Columbia University Professor: I'm A Proud User Of Heroin, Meth & Molly!!

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Carl Hart, a Columbia University professor of psychology and neuroscience, has come out as a proud heroin user. He's not just any old professor, MTO News confirmed that he chairs the psych department. He loves heroin – not only as a subject of scholarly pursuit - but also as a substance for personal use.

Crackhead

At 54, the married father of three is openly admitting to snorting small amounts of heroin for as many as 10 days in a row and enjoying it mightily – even if, as he recalls in his new book “Drug Use for Grown-ups: Chasing Liberty in the Land of Fear” (Penguin Press), he’s experienced mild withdrawal symptoms “12 to 16 hours after the last dose.”

But, as Hart sees it, the possible withdrawal is a worthwhile trade-off.

“There aren’t many things in life that I enjoy more than a few lines by the fireplace at the end of the day,” he writes, pointing out that the experience leaves him “refreshed” and “prepared to face another day.”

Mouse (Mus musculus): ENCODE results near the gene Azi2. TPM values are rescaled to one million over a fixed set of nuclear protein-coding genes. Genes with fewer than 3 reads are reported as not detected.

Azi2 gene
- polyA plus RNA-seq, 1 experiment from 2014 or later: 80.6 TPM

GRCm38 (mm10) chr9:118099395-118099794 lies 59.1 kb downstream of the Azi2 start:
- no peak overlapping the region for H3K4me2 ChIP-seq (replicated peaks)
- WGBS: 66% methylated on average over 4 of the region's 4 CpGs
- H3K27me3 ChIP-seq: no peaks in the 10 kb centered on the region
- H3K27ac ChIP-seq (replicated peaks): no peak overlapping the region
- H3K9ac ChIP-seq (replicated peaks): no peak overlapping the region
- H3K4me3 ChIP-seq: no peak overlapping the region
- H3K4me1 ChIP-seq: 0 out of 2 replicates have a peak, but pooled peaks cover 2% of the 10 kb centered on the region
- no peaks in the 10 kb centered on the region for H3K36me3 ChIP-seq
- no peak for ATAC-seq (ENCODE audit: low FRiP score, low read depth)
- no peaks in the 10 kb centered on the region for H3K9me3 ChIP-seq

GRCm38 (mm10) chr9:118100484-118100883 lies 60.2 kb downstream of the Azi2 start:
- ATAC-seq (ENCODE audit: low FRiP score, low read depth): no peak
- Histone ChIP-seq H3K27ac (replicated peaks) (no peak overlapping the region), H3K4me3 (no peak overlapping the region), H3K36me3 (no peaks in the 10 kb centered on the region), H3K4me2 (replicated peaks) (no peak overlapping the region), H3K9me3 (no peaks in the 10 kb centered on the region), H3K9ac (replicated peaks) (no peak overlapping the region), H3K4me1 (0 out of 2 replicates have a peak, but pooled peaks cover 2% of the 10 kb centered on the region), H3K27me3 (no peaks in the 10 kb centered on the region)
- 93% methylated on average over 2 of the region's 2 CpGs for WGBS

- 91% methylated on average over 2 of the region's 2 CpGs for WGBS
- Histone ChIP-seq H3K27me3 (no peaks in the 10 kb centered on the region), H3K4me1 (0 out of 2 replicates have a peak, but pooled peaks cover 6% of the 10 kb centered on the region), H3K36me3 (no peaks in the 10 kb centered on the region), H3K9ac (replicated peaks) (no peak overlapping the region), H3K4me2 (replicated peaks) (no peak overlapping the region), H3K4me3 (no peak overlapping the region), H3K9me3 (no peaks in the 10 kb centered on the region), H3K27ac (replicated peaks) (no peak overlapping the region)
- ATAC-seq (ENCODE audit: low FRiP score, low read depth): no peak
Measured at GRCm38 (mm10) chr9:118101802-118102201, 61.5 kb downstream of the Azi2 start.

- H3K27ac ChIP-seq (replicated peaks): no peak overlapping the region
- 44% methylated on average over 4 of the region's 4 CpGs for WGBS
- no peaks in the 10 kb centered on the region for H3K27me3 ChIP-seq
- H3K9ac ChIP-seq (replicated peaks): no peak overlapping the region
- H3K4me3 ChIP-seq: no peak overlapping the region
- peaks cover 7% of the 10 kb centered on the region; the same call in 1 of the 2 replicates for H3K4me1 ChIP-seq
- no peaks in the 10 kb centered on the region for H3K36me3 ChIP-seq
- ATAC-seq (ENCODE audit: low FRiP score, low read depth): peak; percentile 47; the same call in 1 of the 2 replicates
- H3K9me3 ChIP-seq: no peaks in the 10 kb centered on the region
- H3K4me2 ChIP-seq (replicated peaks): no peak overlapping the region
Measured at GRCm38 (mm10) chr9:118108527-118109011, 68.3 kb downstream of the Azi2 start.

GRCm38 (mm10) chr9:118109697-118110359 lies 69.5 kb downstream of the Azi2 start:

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He adds that the use of the narcotic is “as rational as my alcohol use. Like a vacation, sex, and the arts, heroin is one of the tools that I use to maintain my work-life balance.”

Professor Hart is hoping to help President Biden work toward federal regulation and legalization of all drugs.

It’s not just heroin that Professor Hart uses. The prof also admits to using MDMA (better known as Molly or ecstasy) and methamphetamine (crystal meth). In describing MDMA, he recalled “intense feelings of pleasure, gratitude, and energy.

“When I’m rolling, I just want to breathe deeply and enjoy it. The simple act of breathing can be extremely pleasurable.”

He described himself using bath salts, a synthetic cathinone that’s been linked to disturbing behavior from barking to breaking into homes. Hart’s assessment: “unequivocally wonderful.” In his book, he recounts the effects as being “euphoric, energetic, clearheaded and highly social … niiiiiice.”

So nice, in fact, that he writes about wanting to take the drug ahead of “some awful required social event, such as an academic reception.”

Watch him talking about drugs: